When I was a child, two of my classmates lost a sibling to cancer. It was incomprehensible to me and I spent years thinking about how much that must have altered my friends' lives, and the lives of their parents. Now, I'm a mother to a child who has a progressive and chronic health condition. It's not cancer, but even with all of the medical advancements that help keep her alive, there is so much unknown to us. Watching any child become ill and suffer through medications and therapies and treatments is difficult. But if you know a child who has recently been diagnosed with cancer, your support is something that child's parents desperately need.

1. Don't Remain Silent

Sometimes well-meaning people become quiet when a child is diagnosed with cancer. They don't know what to say, so they don't say anything at all. This is painful for that child's parents. Even if you just send messages letting them know that you are praying for them and their child, which is so much better than saying nothing for fear of saying the wrong thing.

2. Don't Offer Open-Ended Help

Saying, "Let me know what I can do" is not going to allow you to help your friends. They are likely so overcome with emotions, questions, decisions, and fears that trying to think of what you can do to help is never going to happen. And it shouldn't be their burden. Instead, anticipate their needs. Send them gift cards to restaurants near the hospital so they can get a decent meal. Send their child activities to do while in the hospital or at home. Deliver meals to their house without asking (as long as you aware of any allergies they may have). There are so many universal ways to help. So just do it.

3. Listen

Parents of children diagnosed with cancer are sometimes very angry and they are always scared. They don't understand why it's their child who has to go through this. They need someone to yell at. They need someone to cry to. When they turn to you, don't tell them you understand. Don't offer advice. Just listen.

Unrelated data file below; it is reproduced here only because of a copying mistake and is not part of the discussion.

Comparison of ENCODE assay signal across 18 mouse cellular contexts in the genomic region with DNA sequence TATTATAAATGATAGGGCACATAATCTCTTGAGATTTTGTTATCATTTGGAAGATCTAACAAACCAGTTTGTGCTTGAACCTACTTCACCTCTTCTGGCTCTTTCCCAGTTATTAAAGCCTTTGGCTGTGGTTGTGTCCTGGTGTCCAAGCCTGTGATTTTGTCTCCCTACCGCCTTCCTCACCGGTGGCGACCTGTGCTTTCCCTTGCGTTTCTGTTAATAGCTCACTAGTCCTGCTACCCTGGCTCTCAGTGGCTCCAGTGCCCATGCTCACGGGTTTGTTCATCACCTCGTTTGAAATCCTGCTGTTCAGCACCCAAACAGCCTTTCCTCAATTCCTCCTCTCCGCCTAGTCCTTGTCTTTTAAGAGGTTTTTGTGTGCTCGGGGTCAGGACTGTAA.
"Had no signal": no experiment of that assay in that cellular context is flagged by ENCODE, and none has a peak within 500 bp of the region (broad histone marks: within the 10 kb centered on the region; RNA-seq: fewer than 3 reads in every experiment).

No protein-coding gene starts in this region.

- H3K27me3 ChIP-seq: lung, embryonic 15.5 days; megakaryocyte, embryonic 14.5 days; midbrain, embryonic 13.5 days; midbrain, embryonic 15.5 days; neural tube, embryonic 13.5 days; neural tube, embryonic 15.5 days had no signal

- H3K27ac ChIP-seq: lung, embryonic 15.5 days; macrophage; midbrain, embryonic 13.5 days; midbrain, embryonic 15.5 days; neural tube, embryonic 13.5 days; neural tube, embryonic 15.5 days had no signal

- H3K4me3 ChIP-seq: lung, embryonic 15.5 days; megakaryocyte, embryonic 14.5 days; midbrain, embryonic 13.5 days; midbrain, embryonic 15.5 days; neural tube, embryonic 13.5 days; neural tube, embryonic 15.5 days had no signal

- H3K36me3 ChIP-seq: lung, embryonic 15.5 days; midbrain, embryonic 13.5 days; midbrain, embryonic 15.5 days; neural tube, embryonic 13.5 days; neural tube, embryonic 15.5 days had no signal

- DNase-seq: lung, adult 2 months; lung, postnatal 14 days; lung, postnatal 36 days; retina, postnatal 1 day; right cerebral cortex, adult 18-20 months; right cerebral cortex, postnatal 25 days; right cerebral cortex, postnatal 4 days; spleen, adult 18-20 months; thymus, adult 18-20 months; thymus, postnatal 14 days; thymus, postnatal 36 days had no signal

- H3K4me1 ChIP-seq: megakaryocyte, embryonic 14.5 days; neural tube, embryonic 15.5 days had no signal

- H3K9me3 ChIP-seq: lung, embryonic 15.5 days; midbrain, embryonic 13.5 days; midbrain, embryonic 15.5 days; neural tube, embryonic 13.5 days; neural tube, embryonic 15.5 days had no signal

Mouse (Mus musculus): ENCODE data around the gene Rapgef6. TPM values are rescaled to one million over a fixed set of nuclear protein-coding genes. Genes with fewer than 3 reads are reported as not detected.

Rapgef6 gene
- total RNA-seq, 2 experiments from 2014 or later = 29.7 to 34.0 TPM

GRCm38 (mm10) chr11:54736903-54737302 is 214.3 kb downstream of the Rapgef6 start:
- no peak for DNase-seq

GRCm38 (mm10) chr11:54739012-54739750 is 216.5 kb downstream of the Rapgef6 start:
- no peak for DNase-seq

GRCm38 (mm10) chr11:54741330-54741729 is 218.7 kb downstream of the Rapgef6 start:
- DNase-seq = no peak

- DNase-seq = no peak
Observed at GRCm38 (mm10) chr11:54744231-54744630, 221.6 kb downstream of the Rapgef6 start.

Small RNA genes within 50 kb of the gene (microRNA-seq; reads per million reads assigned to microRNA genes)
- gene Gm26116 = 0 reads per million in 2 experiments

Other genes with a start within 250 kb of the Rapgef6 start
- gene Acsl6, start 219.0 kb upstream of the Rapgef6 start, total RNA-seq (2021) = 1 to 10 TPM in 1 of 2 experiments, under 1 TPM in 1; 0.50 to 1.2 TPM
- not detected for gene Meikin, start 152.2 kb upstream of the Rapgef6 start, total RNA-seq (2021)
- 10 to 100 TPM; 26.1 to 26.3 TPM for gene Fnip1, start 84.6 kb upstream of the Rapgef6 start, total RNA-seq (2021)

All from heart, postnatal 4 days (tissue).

4. Don't Judge

We all do what we think is best for our children. You may think that the family needs to get a second or third opinion, or that the doctor they choose isn't good enough. Don't judge them. Don't talk behind their backs about how you would do things differently. It's rude and will not help anyone. Be a person they can trust.

5. Pray

Even if you aren't religious, or the family isn't religious, hearing that someone is praying for that child can offer comfort in those dark hours. But don't just say you are praying, actually do it.

6. Raise Money

Cancer is one of the many diseases that we need a cure for. Becoming someone who supports this cause in honor of a friend's child is a hero. Hold events, raise awareness, and donate. It shows you care not just in this moment, but for all future moments.

7. Visit

If the child is allowed visitors, please visit. Call ahead to make sure they are going to be there. Bring a gift. Bring a treat. Show your support in person, where your smile and warm hug can change a rough day into a good one.

Whatever you do, don't do nothing. Don't look away. Don't think that you are bothering them. Just give any help you can, even if it's just a shoulder and an ear.